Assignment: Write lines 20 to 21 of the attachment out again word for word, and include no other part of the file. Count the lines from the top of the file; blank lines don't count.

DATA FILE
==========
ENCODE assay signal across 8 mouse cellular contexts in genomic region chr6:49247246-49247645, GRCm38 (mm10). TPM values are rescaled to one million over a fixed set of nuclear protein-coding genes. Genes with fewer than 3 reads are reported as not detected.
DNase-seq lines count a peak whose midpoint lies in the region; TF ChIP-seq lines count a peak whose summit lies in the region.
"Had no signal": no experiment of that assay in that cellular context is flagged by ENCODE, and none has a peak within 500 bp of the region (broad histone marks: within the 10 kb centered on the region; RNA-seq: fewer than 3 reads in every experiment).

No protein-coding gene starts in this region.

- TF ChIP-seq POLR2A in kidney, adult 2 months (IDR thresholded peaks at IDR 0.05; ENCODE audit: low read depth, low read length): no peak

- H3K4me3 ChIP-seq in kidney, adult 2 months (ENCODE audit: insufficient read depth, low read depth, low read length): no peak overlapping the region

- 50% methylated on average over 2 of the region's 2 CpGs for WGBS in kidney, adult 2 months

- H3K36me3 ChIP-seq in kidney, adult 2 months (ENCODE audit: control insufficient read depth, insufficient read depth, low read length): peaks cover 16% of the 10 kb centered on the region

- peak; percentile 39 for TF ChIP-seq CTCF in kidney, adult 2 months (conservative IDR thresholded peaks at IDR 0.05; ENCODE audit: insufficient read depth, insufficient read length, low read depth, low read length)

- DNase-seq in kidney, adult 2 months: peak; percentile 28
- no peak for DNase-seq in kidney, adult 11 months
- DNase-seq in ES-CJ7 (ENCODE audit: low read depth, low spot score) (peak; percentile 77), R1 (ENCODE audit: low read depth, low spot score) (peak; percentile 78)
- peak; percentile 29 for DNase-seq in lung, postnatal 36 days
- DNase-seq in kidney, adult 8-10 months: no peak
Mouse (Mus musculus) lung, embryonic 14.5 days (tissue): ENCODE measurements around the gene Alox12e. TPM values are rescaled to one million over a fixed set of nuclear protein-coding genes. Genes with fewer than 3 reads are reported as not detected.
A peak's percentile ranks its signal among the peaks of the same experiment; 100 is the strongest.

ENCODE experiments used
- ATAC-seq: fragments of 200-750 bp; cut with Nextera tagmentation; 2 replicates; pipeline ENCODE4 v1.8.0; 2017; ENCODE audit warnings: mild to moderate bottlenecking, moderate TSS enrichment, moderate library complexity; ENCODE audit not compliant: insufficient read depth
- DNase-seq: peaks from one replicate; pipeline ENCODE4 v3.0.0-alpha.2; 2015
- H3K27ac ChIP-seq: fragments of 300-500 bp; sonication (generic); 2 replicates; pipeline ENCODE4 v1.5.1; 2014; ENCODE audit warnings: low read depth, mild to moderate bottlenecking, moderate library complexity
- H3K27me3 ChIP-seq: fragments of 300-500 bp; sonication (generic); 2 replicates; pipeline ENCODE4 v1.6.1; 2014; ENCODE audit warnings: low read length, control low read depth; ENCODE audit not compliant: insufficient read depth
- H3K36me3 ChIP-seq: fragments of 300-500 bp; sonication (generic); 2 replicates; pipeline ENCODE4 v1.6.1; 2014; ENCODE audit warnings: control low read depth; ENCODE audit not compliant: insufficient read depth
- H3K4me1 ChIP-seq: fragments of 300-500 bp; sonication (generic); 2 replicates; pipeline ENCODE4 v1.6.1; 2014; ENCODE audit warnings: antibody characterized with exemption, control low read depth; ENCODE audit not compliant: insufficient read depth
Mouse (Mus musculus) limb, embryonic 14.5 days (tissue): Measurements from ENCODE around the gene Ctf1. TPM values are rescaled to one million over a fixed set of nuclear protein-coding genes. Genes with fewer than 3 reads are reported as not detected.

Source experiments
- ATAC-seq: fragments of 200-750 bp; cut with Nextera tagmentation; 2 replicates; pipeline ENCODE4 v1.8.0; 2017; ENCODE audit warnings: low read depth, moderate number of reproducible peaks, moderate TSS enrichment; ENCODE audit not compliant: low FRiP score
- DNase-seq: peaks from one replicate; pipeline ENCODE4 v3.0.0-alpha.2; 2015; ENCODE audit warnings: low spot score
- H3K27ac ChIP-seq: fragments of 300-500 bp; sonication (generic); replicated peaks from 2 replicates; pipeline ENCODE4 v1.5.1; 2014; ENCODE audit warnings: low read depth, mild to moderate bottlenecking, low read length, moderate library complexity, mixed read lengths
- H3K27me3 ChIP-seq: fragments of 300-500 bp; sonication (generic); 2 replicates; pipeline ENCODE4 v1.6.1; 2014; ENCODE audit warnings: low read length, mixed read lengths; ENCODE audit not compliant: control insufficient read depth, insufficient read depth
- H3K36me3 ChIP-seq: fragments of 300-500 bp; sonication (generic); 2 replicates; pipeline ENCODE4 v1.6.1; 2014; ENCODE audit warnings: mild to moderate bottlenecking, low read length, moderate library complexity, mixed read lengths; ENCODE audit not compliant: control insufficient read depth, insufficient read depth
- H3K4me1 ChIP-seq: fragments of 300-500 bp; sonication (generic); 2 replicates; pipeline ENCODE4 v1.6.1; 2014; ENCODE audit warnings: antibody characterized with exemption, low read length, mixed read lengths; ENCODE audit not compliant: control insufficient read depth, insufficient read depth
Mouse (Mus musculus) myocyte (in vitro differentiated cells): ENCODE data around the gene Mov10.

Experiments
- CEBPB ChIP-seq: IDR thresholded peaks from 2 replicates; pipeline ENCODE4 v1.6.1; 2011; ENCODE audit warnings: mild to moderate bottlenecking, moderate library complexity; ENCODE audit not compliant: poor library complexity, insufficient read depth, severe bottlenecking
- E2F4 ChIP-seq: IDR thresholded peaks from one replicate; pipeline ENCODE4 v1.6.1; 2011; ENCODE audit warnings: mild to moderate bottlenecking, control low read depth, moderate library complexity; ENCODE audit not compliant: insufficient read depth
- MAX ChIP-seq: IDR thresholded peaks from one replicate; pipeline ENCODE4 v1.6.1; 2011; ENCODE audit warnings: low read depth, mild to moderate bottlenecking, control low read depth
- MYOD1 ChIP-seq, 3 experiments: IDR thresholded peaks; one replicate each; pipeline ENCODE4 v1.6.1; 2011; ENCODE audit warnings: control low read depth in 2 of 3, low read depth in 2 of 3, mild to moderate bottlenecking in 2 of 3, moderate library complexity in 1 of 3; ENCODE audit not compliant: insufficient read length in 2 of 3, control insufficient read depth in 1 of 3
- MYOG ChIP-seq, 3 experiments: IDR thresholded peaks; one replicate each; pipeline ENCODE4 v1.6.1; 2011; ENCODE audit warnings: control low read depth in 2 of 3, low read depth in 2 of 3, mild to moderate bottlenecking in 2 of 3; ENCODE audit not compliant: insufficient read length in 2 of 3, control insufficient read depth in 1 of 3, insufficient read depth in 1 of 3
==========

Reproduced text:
- H3K27ac ChIP-seq: fragments of 300-500 bp; sonication (generic); 2 replicates; pipeline ENCODE4 v1.5.1; 2014; ENCODE audit warnings: low read depth, mild to moderate bottlenecking, moderate library complexity
- H3K27me3 ChIP-seq: fragments of 300-500 bp; sonication (generic); 2 replicates; pipeline ENCODE4 v1.6.1; 2014; ENCODE audit warnings: low read length, control low read depth; ENCODE audit not compliant: insufficient read depth